Assets can also be called “property” which can confuse what that entails. Asset division can even include immaterial things including debts and retirement savings. You or your partner may also be looking at the possibility of spousal support payments, also known as alimony. Whether or not you have children, seeking legal help for your uncontested divorce is a must.
Will I be required to appear in court at any point?
One of the many benefits of filing for an uncontested divorce is that you will typically be able to avoid going to court. Unless the judge has a question about something listed in the divorce proposal that you and your partner submitted, it is rare that either party would be required to appear in court. However, if you or your partner disagrees with any of the terms laid out in the agreement, the divorce would no longer be uncontested. Both sides must agree on all issues at hand. If this is not possible, the case will go to court.
Should I hire a lawyer for an Uncontested Divorce?
Even if you and your spouse have agreed on all aspects of your separation, it is still recommended that both parties seek counsel from an uncontested divorce attorney in California. Although the uncontested divorce process is in most cases not as complicated as that of a contested divorce, you must still ensure that all necessary paperwork is properly completed and filed. Any mishap or mistake could result in the outright dismissal of your case and the loss of your filing fee.
We don’t agree on everything – can we still pursue an Uncontested Divorce?
A majority of Americans want to pursue uncontested divorce because they don’t want their divorce proceedings to be drawn out over years or end up in court. However, no two people going through a divorce are going to see eye to eye on all issues. The point of uncontested divorce proceedings is to work these issues out so that the two can come to a mutual agreement. If you and your partner cannot agree to the terms of your divorce and one or both parties still wish to disagree with the terms, then the divorce is considered contested and will then have to be resolved in a California courtroom.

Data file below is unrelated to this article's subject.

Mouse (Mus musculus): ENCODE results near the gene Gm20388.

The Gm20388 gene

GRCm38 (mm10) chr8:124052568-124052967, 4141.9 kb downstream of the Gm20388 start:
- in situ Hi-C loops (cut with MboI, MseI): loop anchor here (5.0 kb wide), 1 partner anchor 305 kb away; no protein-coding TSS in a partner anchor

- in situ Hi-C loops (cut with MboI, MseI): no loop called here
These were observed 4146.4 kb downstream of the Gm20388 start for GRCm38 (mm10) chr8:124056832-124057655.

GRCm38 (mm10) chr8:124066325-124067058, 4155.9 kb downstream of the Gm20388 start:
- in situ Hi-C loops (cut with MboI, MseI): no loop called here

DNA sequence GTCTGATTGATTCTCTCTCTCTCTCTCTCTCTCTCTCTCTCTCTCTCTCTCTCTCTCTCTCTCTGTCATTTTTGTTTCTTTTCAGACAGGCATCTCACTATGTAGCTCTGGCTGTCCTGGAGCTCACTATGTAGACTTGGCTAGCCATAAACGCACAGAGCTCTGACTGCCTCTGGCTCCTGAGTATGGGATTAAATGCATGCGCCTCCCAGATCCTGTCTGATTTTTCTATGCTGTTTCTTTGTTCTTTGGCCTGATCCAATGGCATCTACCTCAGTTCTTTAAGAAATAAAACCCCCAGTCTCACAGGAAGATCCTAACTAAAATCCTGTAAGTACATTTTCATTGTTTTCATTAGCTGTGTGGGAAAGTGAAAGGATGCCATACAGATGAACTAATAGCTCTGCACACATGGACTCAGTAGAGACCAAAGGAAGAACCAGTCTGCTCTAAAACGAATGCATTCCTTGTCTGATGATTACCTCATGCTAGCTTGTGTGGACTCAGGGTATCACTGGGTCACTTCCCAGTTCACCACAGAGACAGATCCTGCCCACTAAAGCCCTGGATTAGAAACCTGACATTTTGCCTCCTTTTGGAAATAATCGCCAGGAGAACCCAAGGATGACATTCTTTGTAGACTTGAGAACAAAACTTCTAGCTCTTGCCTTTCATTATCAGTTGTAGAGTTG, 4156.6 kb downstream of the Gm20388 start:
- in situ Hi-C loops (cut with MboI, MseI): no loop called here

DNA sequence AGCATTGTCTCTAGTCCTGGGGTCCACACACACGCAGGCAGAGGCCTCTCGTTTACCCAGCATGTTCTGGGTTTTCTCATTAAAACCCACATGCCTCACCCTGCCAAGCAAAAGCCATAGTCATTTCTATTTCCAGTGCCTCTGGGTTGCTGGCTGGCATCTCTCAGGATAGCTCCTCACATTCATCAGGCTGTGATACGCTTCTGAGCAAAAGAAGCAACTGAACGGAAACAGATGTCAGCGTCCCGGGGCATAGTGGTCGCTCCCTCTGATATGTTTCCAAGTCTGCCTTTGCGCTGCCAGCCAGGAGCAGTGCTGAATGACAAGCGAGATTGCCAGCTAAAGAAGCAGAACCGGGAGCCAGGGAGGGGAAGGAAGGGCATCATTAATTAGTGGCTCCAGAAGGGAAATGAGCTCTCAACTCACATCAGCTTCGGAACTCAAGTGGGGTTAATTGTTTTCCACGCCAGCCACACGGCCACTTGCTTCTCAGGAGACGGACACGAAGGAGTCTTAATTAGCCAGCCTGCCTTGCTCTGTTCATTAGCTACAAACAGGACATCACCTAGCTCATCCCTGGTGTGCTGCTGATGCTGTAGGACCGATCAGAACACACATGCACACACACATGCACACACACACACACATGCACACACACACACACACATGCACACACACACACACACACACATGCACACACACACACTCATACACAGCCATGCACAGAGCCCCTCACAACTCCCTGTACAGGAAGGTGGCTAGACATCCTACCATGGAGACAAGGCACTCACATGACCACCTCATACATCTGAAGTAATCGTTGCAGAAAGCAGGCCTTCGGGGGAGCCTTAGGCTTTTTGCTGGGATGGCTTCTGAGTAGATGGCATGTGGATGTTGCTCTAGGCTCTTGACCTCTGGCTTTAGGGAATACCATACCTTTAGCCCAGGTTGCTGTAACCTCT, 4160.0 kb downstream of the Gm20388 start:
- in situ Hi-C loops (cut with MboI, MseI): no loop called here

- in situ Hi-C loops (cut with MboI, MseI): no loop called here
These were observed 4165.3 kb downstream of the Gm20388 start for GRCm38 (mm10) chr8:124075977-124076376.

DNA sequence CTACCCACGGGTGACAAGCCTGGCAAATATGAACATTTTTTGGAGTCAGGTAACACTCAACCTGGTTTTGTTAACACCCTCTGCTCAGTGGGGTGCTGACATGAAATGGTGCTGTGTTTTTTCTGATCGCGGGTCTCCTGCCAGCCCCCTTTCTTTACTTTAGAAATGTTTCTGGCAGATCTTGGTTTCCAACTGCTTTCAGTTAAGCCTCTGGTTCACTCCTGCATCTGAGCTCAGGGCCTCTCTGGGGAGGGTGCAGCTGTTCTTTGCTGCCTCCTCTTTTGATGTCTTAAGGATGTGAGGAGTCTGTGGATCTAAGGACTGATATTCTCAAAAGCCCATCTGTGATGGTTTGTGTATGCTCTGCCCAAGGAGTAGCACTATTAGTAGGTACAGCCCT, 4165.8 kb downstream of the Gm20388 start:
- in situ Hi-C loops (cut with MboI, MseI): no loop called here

What if my spouse fails to sign the divorce papers?
In rare cases, an uncontested divorce may be finalized by way of default. If divorce papers are filed and your spouse fails to respond accordingly after they have been served, they would be “in default.” What this means is that, after the waiting period has expired, the spouse who has been served would forfeit the right to participate in the divorce proceedings. As a result, the petitioning spouse could move to have the uncontested divorce finalized because of default with the Kern County justice system.